by Conor Hayes | Graduate Student - York University
Pasadena CA (JPL) Dec 18, 2023
Earth planning date: Friday, December 15, 2023: Planning can often be a very careful balancing act, and today was certainly no exception. Because we are heading into the weekend, we'd usually get three sols to do all of our science. However, because there is a "soliday" in this plan to help re-synchronize Earth time and Mars time, we're actually only getting two sols.
On top of that, we came into planning with slightly less power than we were expecting, meaning that we had less flexibility about how much additional time we could ask for. It was also initially unclear whether or not we had parked somewhere that would allow us to use the rover's arm, but our hard-working rover planners eventually concluded that we were safe to get up close and personal with today's workspace.
This very busy plan begins with a ChemCam LIBS of a bedrock target named "The Thumb" (after a mountain in California near the Nevada border). ChemCam RMI will then take a mosaic of "Cap Rocks" back in the direction of the Marker Band that we crossed about 230 sols ago. Mastcam will document the LIBS results on The Thumb, take a mosaic of some disrupted bedding that was initially identified from orbit, then take some images of the area that we will be driving towards.
After that set of remote sensing observations, we will then unstow the arm for some contact science on two targets: "Four Gables" and "Arrow Peak." This includes briefly touching both targets with APXS, using DRT on Arrow Peak, then taking some close-up MAHLI images of both. After sunset, both targets will get a nice long APXS integration.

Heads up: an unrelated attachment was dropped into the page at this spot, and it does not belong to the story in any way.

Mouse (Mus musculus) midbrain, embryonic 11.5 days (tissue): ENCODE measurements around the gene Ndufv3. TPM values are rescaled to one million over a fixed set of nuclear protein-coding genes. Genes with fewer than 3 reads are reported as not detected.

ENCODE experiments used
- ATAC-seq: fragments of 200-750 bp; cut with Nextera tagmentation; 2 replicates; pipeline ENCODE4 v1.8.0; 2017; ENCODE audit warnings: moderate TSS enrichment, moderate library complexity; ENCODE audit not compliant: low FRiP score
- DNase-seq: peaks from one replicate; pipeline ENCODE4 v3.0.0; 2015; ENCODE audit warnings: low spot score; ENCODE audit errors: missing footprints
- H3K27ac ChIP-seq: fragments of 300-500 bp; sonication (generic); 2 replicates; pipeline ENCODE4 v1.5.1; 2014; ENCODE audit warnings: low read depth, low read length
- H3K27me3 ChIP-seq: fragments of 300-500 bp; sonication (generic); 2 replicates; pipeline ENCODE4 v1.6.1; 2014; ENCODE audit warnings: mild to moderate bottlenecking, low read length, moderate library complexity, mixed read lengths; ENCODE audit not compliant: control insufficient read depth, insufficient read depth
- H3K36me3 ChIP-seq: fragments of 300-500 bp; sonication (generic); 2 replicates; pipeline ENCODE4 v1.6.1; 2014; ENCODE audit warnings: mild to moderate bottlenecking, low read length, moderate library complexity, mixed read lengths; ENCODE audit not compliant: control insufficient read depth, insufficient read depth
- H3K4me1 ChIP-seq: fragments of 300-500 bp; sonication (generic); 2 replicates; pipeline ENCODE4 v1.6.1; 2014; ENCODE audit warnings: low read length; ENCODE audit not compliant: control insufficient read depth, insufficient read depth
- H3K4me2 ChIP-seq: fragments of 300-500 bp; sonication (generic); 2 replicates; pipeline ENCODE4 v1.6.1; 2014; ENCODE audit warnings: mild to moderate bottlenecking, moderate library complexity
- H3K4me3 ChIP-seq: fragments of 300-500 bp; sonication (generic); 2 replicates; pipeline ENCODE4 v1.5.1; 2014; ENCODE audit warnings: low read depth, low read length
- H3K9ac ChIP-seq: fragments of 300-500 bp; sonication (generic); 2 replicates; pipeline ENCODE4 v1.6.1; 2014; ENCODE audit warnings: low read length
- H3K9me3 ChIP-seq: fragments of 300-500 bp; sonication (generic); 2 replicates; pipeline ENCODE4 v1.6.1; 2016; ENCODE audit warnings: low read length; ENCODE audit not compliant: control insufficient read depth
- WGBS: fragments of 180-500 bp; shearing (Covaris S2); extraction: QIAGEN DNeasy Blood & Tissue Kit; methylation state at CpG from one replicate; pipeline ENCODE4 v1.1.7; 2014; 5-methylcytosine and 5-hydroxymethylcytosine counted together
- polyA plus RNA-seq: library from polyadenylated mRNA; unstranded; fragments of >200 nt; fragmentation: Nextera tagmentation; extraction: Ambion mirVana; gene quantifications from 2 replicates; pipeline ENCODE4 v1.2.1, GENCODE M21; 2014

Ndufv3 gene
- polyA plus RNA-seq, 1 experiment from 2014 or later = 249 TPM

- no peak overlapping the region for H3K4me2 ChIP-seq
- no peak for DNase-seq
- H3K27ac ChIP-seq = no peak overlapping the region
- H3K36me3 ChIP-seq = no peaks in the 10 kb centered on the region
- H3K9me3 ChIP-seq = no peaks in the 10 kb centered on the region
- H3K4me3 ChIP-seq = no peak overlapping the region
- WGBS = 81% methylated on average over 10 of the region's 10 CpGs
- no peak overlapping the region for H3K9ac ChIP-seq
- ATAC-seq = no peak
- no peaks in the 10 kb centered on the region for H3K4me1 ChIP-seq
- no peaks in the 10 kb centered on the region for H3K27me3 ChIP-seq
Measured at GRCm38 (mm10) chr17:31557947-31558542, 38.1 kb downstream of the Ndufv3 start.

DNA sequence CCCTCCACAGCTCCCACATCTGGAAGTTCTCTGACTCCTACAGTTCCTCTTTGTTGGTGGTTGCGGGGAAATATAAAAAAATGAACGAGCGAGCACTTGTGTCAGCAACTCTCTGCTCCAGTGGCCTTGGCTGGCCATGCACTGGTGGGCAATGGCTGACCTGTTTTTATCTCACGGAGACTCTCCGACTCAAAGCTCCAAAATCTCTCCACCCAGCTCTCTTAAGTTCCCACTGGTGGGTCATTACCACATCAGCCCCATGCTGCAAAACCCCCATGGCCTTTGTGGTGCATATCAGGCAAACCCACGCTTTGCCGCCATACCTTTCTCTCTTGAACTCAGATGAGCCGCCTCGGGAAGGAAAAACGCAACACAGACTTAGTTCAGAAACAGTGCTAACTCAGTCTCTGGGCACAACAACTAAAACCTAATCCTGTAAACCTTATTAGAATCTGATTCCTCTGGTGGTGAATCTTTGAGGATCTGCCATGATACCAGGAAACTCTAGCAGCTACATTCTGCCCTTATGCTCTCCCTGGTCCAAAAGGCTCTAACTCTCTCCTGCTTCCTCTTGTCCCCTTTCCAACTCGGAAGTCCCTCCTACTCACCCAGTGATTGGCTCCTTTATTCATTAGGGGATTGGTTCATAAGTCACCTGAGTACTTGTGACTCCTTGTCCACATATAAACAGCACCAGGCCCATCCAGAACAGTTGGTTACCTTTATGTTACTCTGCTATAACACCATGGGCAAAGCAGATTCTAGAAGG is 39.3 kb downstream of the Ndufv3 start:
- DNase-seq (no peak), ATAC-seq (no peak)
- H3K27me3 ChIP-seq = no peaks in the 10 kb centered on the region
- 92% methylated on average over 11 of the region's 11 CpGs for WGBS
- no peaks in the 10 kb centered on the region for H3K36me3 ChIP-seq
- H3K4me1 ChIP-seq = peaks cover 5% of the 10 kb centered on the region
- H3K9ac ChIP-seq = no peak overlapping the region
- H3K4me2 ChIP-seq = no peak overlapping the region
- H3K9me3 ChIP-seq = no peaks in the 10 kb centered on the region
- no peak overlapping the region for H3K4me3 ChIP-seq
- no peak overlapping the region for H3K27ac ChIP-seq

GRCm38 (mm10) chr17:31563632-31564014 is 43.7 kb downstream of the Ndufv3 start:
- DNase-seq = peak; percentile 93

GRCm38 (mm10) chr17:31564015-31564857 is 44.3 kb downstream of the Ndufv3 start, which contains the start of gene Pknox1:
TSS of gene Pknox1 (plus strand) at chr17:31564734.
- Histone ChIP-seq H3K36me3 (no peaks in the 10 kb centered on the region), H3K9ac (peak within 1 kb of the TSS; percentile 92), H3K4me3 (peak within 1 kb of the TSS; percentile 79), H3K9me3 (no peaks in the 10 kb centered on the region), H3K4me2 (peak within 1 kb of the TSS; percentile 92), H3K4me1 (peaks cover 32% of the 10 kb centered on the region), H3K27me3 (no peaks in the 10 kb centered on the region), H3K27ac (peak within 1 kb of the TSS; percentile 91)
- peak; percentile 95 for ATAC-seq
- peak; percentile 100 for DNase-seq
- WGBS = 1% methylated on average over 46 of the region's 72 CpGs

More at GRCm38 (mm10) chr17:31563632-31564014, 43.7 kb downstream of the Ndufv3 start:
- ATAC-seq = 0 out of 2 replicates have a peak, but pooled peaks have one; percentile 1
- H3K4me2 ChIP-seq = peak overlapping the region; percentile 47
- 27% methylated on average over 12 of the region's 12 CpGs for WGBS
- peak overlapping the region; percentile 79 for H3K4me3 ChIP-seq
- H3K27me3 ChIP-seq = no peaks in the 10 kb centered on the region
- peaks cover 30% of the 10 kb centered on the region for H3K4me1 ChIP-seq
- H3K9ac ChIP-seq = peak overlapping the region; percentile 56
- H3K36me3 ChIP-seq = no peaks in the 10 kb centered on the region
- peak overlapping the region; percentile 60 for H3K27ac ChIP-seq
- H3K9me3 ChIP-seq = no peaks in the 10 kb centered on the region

When we wake up on the second sol of this plan, we'll start by taking four Navcam images of the north crater rim to characterize the amount of dust in the crater. Navcam will then take a series of short movies looking for dust devils all around us.
ChemCam then turns on in preparation for a sequence of activities, including a LIBS of the APXS target Arrow Peak, an RMI mosaic of the Upper Gediz Vallis Ridge from a new angle, and a series of passive spectra to measure the atmospheric composition. This block of observations wraps up with Mastcam documentation of the LIBS on Arrow Peak and a mosaic of "Polemonium Peak." Overnight, APXS will take some atmospheric measurements to complement those taken by ChemCam earlier in the sol.
Just a few hours before we hand over into the plan that we'll build on Monday, Curiosity wakes up for some early-morning environmental science observations, including Navcam and Mastcam imaging to measure dust above and within Gale, as well as a pair of movies to monitor any clouds that may be lingering now that we've moved out of Mars' cloudy season and into the dusty season.